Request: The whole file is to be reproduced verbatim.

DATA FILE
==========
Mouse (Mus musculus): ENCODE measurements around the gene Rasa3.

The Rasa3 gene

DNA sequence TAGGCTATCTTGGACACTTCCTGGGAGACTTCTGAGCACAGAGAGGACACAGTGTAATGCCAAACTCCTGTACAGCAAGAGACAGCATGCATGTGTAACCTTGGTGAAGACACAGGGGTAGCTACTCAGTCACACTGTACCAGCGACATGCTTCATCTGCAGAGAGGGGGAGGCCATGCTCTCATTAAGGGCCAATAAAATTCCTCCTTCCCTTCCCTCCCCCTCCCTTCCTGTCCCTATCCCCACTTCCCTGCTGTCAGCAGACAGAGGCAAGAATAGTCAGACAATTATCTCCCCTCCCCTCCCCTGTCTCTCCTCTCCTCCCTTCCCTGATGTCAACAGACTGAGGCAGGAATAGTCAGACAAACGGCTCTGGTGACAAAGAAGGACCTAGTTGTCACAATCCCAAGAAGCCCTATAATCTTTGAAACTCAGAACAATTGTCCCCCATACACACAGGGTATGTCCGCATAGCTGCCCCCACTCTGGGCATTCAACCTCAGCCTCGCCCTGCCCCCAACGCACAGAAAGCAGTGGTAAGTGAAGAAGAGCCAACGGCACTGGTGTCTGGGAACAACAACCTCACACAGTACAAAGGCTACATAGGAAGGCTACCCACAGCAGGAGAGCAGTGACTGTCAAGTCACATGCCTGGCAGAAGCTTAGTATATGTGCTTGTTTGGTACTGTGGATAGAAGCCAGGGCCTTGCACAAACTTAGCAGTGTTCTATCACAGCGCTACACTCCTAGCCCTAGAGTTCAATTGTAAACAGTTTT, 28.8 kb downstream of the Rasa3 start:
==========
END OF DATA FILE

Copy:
Mouse (Mus musculus): ENCODE measurements around the gene Rasa3.

The Rasa3 gene

DNA sequence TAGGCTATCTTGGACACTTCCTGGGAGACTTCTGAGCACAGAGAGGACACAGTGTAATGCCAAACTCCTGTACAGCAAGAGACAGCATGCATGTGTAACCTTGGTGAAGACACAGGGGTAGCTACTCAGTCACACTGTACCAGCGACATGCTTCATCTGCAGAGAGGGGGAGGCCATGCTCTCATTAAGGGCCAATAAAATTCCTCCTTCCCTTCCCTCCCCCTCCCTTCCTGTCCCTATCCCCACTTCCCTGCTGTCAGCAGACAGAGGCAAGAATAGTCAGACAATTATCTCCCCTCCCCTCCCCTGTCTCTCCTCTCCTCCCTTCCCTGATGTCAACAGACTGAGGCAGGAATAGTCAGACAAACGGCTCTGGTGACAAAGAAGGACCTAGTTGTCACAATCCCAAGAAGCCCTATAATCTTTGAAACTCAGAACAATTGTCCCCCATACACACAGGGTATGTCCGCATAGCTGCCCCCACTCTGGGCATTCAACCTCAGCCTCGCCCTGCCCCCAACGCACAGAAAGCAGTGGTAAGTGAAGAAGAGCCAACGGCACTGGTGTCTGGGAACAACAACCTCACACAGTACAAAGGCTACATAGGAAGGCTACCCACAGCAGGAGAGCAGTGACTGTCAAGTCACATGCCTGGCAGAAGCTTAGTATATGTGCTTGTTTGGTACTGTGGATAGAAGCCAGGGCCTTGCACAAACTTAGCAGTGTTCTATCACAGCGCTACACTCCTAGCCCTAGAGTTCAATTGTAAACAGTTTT, 28.8 kb downstream of the Rasa3 start: